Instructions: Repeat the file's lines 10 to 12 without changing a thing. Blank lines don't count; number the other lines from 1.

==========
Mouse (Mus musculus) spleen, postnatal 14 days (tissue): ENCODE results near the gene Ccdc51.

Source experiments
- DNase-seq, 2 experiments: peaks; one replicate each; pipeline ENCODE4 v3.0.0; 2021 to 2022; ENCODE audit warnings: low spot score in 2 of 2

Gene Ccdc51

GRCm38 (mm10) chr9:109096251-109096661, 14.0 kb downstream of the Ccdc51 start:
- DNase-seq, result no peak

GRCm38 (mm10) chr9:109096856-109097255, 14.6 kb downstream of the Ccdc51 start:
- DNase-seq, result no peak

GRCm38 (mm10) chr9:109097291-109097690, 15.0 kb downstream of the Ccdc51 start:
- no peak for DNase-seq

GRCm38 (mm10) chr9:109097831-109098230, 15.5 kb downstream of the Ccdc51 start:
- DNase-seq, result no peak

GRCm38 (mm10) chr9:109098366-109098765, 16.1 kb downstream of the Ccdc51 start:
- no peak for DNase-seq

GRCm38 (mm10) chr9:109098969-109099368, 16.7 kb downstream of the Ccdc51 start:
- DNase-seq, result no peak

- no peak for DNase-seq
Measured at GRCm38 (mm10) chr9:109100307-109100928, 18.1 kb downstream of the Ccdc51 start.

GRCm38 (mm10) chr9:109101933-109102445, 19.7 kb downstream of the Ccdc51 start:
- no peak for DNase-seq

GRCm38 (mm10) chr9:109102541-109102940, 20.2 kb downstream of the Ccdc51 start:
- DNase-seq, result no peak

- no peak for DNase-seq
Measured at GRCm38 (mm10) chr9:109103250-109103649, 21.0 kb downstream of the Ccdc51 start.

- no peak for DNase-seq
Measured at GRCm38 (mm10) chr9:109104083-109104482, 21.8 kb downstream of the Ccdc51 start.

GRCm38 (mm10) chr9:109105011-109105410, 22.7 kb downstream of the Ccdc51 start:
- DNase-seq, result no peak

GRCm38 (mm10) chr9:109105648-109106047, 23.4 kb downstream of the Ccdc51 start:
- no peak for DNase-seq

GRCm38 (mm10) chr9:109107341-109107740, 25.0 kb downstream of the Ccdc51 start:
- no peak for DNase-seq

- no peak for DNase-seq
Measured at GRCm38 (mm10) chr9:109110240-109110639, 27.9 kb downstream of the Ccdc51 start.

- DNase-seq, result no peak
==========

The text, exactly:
- no peak for DNase-seq

GRCm38 (mm10) chr9:109097831-109098230, 15.5 kb downstream of the Ccdc51 start:
- DNase-seq, result no peak